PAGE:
ECB published results of 2019 stress test on sensitivity analysis of liquidity risk. This test was conducted to assess the ability of banks to withstand hypothetical idiosyncratic liquidity shocks. The results of the 2019 supervisory stress test highlight that a vast majority of banks, which are under the direct supervision of ECB, have overall comfortable liquidity positions, despite certain vulnerabilities that require further attention.
The results of the exercise are broadly positive, with nearly half of the 103 banks that took part in the exercise reporting a “survival period” of more than six months under an adverse shock and more than four months under an extreme shock. The survival period is defined as the number of days a bank can continue to operate using available cash and collateral without access to the funding markets. The six-month time horizon exceeds the period covered by the liquidity coverage ratio, which requires banks to hold a sufficient reserve of high-quality liquid assets to allow them to survive a period of significant liquidity stress lasting 30 calendar days. Long survival periods under the severe shocks envisaged by the exercise would leave banks with a significant time to deploy their contingency funding plans.
Universal banks and global systemically important banks would generally be affected more severely than others by the idiosyncratic liquidity shocks. This is because these banks typically rely on less stable funding sources such as wholesale and corporate deposits, which were subject to higher outflow rates in the exercise. Retail banks would be affected less strongly, given their more stable deposit base. Based on the findings of the exercise, ECB will require banks to follow up mainly in the following areas where vulnerabilities were identified:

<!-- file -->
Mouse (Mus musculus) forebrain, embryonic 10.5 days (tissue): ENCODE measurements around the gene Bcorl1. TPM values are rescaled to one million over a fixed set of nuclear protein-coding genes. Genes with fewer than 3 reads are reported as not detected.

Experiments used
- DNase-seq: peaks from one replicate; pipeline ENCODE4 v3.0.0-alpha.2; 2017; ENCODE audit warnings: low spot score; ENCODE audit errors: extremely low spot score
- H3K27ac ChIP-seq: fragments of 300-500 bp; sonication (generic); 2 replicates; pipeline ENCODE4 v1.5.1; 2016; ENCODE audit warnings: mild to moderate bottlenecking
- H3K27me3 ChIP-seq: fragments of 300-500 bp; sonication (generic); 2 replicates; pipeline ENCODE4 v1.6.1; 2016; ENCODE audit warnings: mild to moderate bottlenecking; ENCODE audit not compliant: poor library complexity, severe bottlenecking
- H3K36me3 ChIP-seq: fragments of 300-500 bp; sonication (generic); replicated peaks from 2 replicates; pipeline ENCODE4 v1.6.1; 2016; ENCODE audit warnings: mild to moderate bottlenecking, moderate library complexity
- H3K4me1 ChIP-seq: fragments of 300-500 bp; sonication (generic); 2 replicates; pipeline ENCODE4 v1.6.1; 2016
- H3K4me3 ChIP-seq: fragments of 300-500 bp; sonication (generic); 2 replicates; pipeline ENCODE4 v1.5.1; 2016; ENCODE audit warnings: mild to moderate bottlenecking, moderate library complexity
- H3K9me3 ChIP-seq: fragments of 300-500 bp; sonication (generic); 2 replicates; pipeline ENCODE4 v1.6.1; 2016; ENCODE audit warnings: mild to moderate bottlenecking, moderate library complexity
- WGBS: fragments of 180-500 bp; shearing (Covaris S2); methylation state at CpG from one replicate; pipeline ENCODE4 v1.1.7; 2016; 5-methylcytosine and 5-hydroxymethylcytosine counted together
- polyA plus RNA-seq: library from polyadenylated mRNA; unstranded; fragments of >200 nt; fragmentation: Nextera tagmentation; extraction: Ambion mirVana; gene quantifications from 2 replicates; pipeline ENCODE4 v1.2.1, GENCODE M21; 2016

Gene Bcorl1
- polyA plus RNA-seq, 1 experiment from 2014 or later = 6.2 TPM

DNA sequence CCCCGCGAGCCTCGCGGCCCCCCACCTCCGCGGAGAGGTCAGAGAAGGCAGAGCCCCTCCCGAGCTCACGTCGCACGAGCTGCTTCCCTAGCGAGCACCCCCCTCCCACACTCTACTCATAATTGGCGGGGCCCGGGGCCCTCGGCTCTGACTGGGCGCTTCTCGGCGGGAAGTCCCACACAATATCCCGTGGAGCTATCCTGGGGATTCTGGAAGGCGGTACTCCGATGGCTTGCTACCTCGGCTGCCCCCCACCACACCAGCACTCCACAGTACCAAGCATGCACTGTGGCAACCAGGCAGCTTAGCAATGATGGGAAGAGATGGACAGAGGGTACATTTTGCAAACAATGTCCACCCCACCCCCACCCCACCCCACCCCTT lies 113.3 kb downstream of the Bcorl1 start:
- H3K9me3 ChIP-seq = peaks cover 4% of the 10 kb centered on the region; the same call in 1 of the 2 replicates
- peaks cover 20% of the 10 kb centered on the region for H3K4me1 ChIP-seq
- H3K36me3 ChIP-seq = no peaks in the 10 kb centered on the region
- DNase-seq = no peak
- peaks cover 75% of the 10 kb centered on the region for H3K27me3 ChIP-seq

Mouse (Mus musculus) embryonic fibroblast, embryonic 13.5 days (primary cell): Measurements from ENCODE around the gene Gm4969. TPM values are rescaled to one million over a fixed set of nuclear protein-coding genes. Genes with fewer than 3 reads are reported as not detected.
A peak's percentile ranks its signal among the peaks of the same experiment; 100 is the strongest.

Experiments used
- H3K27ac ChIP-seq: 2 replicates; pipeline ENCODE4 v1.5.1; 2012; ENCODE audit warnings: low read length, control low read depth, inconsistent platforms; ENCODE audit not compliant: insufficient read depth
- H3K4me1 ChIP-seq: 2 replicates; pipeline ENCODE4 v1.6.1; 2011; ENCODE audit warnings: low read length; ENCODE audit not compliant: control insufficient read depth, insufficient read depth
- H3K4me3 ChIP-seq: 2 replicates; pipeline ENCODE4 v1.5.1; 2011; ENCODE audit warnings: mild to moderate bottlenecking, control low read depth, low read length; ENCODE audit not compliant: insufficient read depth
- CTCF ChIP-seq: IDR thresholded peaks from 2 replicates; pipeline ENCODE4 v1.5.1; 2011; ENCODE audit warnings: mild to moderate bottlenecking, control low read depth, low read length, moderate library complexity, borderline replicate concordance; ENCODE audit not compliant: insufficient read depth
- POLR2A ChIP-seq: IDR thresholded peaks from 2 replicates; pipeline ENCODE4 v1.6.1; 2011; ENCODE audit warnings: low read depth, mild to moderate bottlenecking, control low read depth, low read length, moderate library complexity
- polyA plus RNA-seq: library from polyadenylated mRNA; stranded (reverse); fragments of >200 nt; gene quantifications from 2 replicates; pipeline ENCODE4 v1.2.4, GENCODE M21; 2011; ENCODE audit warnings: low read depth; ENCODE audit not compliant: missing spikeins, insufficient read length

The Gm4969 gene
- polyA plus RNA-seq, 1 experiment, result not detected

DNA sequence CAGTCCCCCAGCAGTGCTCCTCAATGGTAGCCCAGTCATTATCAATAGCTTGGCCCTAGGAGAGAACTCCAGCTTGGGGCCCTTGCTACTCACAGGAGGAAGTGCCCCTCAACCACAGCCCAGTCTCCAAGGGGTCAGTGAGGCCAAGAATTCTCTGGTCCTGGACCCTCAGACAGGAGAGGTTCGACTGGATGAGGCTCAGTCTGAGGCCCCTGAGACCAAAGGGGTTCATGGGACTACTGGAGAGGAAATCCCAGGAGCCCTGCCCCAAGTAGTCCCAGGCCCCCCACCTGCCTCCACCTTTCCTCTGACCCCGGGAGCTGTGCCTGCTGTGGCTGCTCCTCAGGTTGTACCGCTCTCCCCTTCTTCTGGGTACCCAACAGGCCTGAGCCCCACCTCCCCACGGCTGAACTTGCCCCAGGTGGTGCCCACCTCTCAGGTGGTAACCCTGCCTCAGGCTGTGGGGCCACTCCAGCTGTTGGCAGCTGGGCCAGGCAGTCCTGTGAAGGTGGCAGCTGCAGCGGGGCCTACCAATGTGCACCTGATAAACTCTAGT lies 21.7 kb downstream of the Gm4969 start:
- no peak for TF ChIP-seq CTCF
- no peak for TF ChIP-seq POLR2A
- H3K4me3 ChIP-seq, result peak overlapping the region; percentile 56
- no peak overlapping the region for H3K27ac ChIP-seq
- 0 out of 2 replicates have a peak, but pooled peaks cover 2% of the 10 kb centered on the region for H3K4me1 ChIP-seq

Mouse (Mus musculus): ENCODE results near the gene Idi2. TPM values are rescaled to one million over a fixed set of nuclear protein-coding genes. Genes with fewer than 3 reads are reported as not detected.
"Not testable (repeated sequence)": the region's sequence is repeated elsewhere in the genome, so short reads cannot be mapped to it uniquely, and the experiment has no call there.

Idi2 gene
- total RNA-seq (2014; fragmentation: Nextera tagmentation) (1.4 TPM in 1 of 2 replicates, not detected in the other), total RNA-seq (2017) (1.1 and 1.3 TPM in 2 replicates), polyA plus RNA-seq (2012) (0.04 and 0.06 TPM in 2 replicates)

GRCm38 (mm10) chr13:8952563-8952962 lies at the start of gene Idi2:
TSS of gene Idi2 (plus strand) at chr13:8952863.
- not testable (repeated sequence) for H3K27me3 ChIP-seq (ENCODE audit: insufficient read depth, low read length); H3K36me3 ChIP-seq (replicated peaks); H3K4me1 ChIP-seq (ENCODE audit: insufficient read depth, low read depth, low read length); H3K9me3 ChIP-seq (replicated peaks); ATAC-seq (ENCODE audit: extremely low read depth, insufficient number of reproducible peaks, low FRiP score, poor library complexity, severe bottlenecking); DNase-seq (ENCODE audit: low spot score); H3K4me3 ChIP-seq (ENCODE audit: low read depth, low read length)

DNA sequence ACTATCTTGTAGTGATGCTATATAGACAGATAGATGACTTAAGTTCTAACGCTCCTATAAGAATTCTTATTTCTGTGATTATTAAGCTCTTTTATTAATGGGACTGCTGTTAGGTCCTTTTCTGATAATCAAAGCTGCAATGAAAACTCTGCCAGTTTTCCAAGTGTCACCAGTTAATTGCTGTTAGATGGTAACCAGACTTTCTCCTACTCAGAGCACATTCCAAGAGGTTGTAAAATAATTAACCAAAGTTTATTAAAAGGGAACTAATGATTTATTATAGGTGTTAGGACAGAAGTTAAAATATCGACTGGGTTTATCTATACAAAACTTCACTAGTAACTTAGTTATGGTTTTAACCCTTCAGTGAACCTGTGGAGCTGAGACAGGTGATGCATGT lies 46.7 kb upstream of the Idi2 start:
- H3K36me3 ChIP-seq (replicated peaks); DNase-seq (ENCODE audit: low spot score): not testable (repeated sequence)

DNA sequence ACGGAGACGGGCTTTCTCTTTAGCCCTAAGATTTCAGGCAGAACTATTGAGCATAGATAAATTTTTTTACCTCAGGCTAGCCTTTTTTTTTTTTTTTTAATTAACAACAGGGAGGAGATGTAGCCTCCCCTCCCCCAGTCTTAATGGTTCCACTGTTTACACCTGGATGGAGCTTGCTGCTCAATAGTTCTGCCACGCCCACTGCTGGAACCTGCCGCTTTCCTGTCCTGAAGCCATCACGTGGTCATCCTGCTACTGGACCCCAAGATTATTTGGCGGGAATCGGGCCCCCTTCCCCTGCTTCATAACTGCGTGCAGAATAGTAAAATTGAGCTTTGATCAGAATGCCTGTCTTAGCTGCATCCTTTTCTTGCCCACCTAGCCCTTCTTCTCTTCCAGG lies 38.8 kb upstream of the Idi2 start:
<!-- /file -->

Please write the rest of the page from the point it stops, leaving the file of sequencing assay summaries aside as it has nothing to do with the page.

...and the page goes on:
- Survival periods calculated on the basis of cash flows in foreign currencies are often shorter than those reported at the consolidated level. Several banks make recourse to short-term wholesale funding denominated in such currencies and some of them may be overly reliant on the continued functioning of the foreign-exchange swap market.
- When considered on a stand-alone basis, subsidiaries of euro area banks domiciled outside the euro area typically display shorter survival periods than those within. While it is common for subsidiaries to rely on intragroup funding and/or funding from the parent, this may expose some banks to ring-fencing risk in foreign jurisdictions.
- Certain regulatory “optimization strategies” revealed in the exercise will be discussed with the banks in the context of the supervisory dialog.
- Many banks would be able to mobilize collateral in addition to readily available liquidity buffers to secure extra funding in times of need. However, collateral management practices, which are critical in the event of a liquidity crisis, would benefit from further improvement in some banks.
- Banks may underestimate the negative impact on liquidity that could result from a credit rating downgrade. Banks with recent experience of managing liquidity under stressed conditions were able to provide higher-quality data in this context.
The test helped uncover data quality issues related to the liquidity reporting of a number of banks. The findings will help to improve the quality of supervisory information in the future. Supervisors will discuss the conclusions individually with the banks as part of the annual supervisory review and evaluation process (SREP). The results will not directly affect supervisory capital requirements. They will, however, inform the assessment of the governance and liquidity risk management of banks.
Keywords: Europe, EU, Banking, Stress Testing, Liquidity Risk, Sensitivity Analysis, SREP, SSM, LCR, ECB
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